There are times of discipleship and times of waiting. Waiting for His call. A sign, God, just give me a sign. I wonder whether I will still know how to cast a net, or grab someone before she falls.

    To sit on the beach, watch the scene, wondering whether He will see me and call me as well. But then if he does not, I can follow him, run along the edge of the sea to watch his sail disappear on the horizon. A thirst for Him. A sort of hunger that won't let go. How good it is to remember. All I needed was today's Gospel.

    In His name.


    From this weeks The Tablet:

    Discipleship begins with silence and listening. When we listen to someone, we think we are silent because we do not speak; but our minds continue to work, our emotions react, our will responds for or against what we hear, we may even go further than this, with thoughts and feelings buzzing in our heads which are quiet unrelated to what is being said. This is not silence as it is implied in discipl...eship. The real silence towards whihc we must aim as a starting point is a complete repose of mind and heart and will, the complete silence of all there is in us, including our body, so that we may be completley aware of the word we are receiving, completely alert and yet in complete repose.  - Metropolitan Anthony of Sourozh Creative Prayer: daily readings from Metropolitan Anthony (Darton, Longman and Todd, 2004)

    Some web browsing.........

    Some web browsing........

    As preparation for the 800th anniversary of the Approval of the Order of Preachers (a.k.a. the Dominicans) in 2016, they are preparing a "Novena" highlighting certain aspects of the charism of the Order. The theme for 2012 is "Go and tell my brothers, Dominican women and evagelization". The letter of the Master of the Order, Fr. Bruno Cadore, OP, reflecting on the role of women in the work of the Holy Preaching is here. While it is aimed specifically at the Dominicans, there is a lot of food for thought for the church universal in it as well.

    We have all heard the expression "Men are from Mars and Women are from Venus". But what impact has the changing roles of men in society had on the understanding of their role and the impact on the rough and tumble of raising boys. Two pieces which discussed it recently: Raising Boys in a culture that is often alarmed by them and from First Things - The Killer Instinct.

    Digitalnun has some thoughts on the upcoming Year of Faith which begins 11th October 2012. She also had a piece reflecting on the feast of St Anthony and the eremitical vocation.

    Deacon Greg has an interesting piece about a Hermitage gets a deacon in Texas.

    He also has an interesting piece about "Why do Catholics get married in church?"

    The IEC2012 is coming June 2012 and the preparations are continuing around the world! Here is a short video from northern Uganda about their preparations. I have meet Sr Maureen, she is a hoot!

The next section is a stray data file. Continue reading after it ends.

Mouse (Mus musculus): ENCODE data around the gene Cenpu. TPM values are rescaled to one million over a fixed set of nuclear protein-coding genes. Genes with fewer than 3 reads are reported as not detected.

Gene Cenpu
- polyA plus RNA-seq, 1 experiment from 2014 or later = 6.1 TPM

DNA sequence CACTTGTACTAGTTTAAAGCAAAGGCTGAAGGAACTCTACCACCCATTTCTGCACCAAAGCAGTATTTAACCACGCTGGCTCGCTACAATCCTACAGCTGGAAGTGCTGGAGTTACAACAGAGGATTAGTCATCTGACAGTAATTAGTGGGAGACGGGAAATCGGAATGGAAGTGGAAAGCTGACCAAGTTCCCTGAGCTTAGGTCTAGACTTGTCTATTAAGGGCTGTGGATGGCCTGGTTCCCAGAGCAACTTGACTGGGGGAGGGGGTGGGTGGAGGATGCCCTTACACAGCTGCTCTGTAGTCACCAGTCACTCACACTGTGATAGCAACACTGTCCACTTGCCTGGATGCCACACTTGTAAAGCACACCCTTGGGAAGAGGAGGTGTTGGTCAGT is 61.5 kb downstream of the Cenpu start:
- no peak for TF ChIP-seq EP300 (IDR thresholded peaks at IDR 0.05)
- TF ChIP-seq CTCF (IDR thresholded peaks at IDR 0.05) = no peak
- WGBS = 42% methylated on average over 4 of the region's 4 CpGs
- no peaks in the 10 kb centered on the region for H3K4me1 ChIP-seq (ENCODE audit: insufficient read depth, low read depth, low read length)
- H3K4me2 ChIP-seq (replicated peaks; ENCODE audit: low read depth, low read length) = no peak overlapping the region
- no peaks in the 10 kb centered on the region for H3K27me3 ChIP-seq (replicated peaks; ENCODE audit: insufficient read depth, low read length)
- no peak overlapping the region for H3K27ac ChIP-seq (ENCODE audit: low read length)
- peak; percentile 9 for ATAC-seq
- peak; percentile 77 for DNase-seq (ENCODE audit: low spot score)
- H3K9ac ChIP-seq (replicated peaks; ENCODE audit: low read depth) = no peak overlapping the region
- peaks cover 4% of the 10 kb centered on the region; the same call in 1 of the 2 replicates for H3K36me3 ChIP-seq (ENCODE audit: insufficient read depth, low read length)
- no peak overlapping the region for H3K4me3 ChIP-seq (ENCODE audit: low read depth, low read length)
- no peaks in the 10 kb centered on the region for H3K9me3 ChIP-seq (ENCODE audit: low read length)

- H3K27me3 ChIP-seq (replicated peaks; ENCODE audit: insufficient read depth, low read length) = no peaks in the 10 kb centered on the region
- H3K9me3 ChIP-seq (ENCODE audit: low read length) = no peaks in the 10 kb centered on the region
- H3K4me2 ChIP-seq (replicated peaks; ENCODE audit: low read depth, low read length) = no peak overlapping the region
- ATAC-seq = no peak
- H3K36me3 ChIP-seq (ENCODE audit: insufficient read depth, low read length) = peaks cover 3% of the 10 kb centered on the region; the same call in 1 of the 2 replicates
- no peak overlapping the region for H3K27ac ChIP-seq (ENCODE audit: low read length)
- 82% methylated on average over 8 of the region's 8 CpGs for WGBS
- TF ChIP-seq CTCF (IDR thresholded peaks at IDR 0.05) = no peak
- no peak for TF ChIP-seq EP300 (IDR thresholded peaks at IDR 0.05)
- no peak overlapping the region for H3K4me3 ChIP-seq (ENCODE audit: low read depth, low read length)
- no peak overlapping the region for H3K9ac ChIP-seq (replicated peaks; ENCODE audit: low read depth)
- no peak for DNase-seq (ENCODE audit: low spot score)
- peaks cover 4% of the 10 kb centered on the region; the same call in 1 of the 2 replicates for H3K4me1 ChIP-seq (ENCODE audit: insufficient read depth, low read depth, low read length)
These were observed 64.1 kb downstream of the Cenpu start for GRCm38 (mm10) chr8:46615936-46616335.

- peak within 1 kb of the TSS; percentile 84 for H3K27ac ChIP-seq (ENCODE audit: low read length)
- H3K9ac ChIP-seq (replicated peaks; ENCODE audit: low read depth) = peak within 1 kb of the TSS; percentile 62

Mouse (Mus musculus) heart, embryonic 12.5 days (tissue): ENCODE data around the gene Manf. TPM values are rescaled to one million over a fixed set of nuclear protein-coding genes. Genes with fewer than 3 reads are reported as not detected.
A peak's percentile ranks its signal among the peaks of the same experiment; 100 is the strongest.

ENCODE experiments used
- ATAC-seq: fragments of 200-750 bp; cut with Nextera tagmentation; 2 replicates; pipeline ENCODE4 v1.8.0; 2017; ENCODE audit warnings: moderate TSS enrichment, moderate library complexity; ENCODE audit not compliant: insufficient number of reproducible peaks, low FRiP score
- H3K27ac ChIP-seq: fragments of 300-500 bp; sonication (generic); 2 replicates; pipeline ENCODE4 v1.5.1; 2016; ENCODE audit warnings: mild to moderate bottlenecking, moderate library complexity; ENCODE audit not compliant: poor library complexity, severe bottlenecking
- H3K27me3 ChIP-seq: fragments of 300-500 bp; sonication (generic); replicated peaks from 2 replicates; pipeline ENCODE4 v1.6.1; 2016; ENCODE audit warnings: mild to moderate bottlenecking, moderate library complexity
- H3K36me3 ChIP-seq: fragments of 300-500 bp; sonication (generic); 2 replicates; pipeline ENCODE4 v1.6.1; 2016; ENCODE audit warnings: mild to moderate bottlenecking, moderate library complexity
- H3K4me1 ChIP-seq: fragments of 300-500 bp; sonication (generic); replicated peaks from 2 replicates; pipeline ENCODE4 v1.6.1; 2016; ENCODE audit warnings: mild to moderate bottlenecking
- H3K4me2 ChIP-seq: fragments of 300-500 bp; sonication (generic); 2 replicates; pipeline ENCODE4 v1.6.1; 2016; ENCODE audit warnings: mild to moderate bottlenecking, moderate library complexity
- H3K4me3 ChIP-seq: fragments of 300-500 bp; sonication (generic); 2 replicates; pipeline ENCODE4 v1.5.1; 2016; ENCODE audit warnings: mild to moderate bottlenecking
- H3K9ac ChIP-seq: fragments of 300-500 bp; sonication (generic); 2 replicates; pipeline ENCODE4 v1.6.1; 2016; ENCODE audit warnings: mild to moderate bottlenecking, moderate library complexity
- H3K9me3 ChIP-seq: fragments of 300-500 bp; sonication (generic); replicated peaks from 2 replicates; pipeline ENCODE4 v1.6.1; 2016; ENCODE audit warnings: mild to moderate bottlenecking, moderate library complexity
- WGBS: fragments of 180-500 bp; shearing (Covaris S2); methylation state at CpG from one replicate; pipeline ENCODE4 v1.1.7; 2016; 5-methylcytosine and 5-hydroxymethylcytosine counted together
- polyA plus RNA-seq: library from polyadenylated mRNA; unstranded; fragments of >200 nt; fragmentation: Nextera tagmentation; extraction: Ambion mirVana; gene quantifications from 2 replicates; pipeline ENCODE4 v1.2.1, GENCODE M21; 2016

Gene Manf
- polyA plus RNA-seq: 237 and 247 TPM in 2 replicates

Protecting Jesus: the story of the Catholic Chaplain on the sinking Italian cruise ship.
    A quick history piece: The Other Successors of St Peter - The Patriarchs of Antioch.

    Ever wonder what to think when someone says "I am spiritual but not religious"? A few other points of view on it - Are you spiriual or religious?

    A first: South African bishops pick nun as Secretary General.

    International coverage of the self-immolation by Tibetan monks has been a bit mixed, here is a piece which asks the question, "Why are Tibetan monks setting themselves on fire?"

    We have all heard how the new Social Media such as blogs, Facebook, Twitter etc helped in the Arab Spring. This is an interesting piece looking at How Luther went viral - five centuries before Facebook and the Arab spring, social media helped bring about the Reformation

    Some pictures showing the Celebrations of Epiphany from Ethiopia (Coptic Christians) and from Russia and Eastern Europe (Eastern Orthodox Christians).

    And finally......

    21 Jan 2012

    From Jerusalem, the call for an Extraordinary Action of Prayer by the Church for Reconciliation, Unity and Peace

    On January 28 2012, Christians are invited to join again in a great intercessory prayer for our time held at the Coptic Orthodox Church of St Anthony, close to the Holy Sepulchre in Jerusalem.

    With Our Lord’s help, on January 28, 2012, at 5 pm Holy Land time, all Churches will join again via a four continent live broadcast by Christian channels in a great intercessory prayer for Reconciliation, Unity and Peace for our time, beginning from Jerusalem.

    In a spirit of communion, the seventh Extraordinary Prayer of all Churches for Reconciliation, Unity and Peace coincides, as in January 2011, with the Jerusalem Week of Prayer for Unity. It also coincides with the start of the 4th International Intercessory Prayer Day for Peace in the Holy Land, an initiative that gathers prayer groups in over two thousands cities all over the world and is patronized by the Pontifical Council for Justice and Peace. The Catholic Church, promoter of the latter initiative, chooses with this coincidence to be in communion of prayer with all the participating Churches.

    In these times of change, more than ever, it is urgent and necessary to ask for Our Lord’s Mercy. May He, insistently requested to do so, touch our hearts and inspire in them the irresistible desire to convert and to renew our faith, to reconciliate, to unite, and to live in the interior Peace of Christ, both as single Christians and as Christian Churches.

    The Coptic Orthodox Church, who has often and also recently given witness of her profound faith in Jesus Christ, up to martyrdom, will propose a simple and very intense celebration, reflecting her rich and profound tradition.

    May the intense call of the Church to Our Lord and Father be heard! May He bless His sons and daughters, those who hear the Word, those who listen to the Spirit of Life.


    Background to the Extraordinary Prayer by the Church for Reconciliation, Unity and Peace beginning and proceeding from Jerusalem